The Ordinary, the Extraordinary and the Unknown: The Power of Objects



of an Exhibit

by Mickey Maley

Published on December 29, 2012

  • Museum: The Philadelphia History Museum

  • Visit Date: December, 2012

  • Description:

    I have lived most of my life in Philadelphia. I consider myself fairly savvy when it comes to the history and stories of Philadelphia, but not an expert. I love Philadelphia, and love finding out new things about the city and its people. It is because of that I went to see a new exhibit at the recently renovated Philadelphia History Museum.

    The Philadelphia History Museum at Atwater-Kent opened the exhibit “The Ordinary, the Extraordinary and the Unknown: The Power of Objects” in 2012. The exhibit features over 100 objects relating to the history of Philadelphia from the museum’s collection. The exhibit aims to show how we can connect to objects, and how that gives them power and meaning.

    The first four objects set the tone. They are Joe Frazier’s boxing gloves, a “firing” glass used by Benjamin Franklin, and a pair of glasses and a Bible owned by Quaker leader Rebecca Jones. They are displayed in three four sided cases with labels on each side. The labels define the object, tell the history of the object, detail its connection to Philadelphia history, and list other topics the museum might be able to tell a story about using that object. For example, Joe Frazier, a native Philadelphian, used the boxing gloves in a championship bout, but they could also be used to present information about concussions in athletics.

    The introductory objects were in a hallway space between the two main rooms of the exhibit space. The space for the exhibit was small, but did not feel crowded. The walls were bright, and the environment comfortable. The objects were numbered and implied an ordered way to move through the exhibit, but it was not forced. The numbering of the objects was the same on iPads spread throughout the exhibit. The digital presentation was a nice complement to the exhibit. The iPads contained all of the objects in the exhibit and allowed for the visitor to learn more stories about the objects. The setup for the iPads and the information panels was at an accessible height, and the media on the iPads were simultaneously displayed on flat screen televisions above. This allowed groups to learn together about the objects without having to physically crowd around the smaller iPad screen.

    The brilliant part of this exhibit is how the objects were arranged. The objects were arranged by what story they were being used to tell and introduced by a topic sentence. One display featured Mike Schmidt’s batting helmet alongside a NAACP rally hat, and encouraged discussion by asking what hats we wear at work. Each of us would have different connections to these hats, and interpretation of the question was left open: literally (what hats do you wear?) or figuratively.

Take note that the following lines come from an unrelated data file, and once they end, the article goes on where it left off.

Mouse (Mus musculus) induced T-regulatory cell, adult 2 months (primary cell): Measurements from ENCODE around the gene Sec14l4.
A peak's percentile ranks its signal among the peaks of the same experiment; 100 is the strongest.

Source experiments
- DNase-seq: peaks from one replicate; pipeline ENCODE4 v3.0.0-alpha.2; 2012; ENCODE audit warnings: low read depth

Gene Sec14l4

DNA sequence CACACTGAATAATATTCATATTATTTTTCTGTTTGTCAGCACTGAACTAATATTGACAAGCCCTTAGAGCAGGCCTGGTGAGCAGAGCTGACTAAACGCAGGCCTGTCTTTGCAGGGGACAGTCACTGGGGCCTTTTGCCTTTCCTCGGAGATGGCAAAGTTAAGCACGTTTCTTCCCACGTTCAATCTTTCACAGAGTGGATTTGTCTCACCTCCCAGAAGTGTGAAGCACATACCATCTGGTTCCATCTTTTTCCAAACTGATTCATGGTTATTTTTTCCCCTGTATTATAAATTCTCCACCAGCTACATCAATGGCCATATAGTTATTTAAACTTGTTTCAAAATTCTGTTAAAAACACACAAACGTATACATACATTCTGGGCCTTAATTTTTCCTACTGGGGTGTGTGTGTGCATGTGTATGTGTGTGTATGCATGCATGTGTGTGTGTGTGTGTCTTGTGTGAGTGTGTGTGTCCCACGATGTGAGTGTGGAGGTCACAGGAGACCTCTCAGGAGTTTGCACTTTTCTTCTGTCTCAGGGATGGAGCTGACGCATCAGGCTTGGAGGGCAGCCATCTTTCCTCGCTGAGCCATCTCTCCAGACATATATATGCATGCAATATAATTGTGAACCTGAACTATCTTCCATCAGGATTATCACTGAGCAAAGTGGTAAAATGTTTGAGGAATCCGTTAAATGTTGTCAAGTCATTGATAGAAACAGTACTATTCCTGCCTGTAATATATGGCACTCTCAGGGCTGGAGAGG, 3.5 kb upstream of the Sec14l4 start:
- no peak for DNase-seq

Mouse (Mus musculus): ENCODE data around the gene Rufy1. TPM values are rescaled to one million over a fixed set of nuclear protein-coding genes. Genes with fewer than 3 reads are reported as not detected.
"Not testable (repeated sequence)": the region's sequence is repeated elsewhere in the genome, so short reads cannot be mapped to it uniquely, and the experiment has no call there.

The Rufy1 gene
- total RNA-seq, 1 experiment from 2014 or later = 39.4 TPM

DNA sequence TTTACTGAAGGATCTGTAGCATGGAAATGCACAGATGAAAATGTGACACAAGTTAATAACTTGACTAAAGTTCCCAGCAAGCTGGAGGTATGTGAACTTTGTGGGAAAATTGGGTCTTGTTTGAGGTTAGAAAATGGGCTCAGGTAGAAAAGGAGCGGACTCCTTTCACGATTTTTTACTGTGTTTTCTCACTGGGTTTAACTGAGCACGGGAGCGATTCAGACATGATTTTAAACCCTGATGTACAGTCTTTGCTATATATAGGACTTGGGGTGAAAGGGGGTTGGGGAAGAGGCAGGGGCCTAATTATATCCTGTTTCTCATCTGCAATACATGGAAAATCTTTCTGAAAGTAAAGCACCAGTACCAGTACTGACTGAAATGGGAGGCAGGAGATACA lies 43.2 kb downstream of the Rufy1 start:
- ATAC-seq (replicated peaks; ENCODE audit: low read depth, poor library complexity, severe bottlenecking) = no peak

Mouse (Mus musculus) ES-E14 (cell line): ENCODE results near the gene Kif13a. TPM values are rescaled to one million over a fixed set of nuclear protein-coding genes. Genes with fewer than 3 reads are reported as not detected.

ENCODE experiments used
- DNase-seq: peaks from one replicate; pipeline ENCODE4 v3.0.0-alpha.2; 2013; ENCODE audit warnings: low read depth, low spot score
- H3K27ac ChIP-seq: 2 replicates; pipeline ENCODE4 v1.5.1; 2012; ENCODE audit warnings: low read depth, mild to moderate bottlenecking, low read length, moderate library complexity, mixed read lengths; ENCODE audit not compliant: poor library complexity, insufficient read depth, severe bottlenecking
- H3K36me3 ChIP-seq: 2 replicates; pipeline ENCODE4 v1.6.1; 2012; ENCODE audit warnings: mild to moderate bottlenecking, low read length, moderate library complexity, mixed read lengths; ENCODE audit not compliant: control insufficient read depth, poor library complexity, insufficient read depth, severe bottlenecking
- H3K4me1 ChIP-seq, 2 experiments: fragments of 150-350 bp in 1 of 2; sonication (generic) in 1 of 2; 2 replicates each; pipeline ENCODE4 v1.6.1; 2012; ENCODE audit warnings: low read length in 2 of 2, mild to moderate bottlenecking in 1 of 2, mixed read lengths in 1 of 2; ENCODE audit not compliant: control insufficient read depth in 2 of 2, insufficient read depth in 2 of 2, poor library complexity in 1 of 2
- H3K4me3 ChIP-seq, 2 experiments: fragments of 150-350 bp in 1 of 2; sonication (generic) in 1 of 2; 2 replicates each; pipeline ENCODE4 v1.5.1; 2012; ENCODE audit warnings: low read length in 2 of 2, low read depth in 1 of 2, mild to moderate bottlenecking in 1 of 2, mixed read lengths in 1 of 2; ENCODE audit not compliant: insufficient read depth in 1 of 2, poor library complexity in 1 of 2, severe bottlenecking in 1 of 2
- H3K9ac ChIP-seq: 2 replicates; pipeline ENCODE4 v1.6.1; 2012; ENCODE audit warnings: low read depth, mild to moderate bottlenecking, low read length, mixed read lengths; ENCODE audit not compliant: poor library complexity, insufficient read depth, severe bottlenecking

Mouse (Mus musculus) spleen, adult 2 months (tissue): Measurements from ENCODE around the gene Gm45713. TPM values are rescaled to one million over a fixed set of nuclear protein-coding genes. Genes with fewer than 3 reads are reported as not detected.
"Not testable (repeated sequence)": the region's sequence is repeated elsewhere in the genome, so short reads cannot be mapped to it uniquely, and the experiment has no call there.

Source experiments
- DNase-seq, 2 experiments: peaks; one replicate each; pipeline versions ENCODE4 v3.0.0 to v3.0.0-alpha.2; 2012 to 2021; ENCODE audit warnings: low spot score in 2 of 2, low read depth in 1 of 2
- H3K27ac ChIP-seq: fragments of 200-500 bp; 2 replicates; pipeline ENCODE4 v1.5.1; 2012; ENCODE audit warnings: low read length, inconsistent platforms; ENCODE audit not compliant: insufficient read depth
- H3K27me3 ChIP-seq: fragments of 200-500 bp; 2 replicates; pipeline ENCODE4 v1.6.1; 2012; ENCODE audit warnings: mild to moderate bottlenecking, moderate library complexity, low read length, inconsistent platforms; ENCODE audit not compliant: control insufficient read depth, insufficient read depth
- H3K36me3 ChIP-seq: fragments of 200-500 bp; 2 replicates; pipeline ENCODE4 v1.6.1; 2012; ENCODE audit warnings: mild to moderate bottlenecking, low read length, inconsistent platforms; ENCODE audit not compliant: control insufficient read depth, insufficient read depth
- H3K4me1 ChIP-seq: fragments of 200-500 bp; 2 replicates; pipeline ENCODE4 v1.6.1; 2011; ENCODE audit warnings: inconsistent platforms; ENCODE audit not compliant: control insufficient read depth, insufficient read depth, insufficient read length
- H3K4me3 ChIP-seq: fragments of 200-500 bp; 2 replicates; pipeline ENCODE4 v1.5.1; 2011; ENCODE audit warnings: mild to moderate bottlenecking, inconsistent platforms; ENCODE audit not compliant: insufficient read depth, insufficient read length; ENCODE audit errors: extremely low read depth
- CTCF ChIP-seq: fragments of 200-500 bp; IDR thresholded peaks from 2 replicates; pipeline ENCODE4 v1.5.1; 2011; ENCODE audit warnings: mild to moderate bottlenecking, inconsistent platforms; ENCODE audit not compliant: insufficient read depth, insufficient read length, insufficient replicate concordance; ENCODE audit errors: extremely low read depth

This exhibit did not paint a cheery picture with every object. There was a commemorative silver bowl on display. It was a gift to George Baer who was President of the Philadelphia and Reading Railroad companies. During the Anthracite Coal Strike of 1902, Baer spoke on behalf of the mine owners and the bowl was a gift for his work. The strike itself saw numerous counts of violence against immigrant workers during its run from May until October of 1902 before federal intervention. The exhibit introduced these topics and gave an opportunity for visitors to converse by displaying open-ended questions on the panels.

    I had one criticism for the exhibit. It was difficult for me to locate the numbers for the objects with their listing on their respective panels. The panels were one solid piece each, and the objects spread out across a wall, or display platform. It wasn’t impossible to locate, but it was inconvenient to go to a panel read a description, walk a few feet to the object to take a close look, and then go back if you wanted to re-read the description. When I attended, I mostly had the exhibit to myself, but if there were other people it might be uncomfortable to bounce back and forth.

    I visited the exhibit after hearing a glowing recommendation from a friend. All she could remember of the objects was Bobby Clarke’s hockey stick and the previously mentioned glass. She said the rest of the exhibit was excellent, even if she couldn’t remember specifics. I could not agree more, and I could not remember all of the specifics either. I enjoyed my time getting lost in the stories and studying the objects. I spent a few minutes looking at every nick in the wood of the desk used by President George Washington during his time in Philadelphia, and was struck at the quality of its preservation. I read stories about two Mummers props as examples of their modern resourcefulness due to rising cost of materials for the New Years Day parades. In the past, the Mummers used umbrellas with more than one canopy to them, and their shoes were handcrafted and comically larger. Today, they decorate premade umbrellas and spray paint sneakers.

    There are many more wonderful stories, and I loved learning them. I want to go back and revisit the ones I cannot fully remember. I have told people to go visit the exhibit. Just like my friend, I told them it was excellent even if I cannot remember all of the details.

Latest Comments (1)

Numbers and labels

by Kathleen Mclean - December 30, 2012

Thanks for the review, Mickey. This technique of numbering the objects and placing their labels at a distance seems to be one of those gnarly museum problems that just won’t go away. I remember reading a review back in the 1970s that had a similar critique. Will the field ever learn, I wonder?

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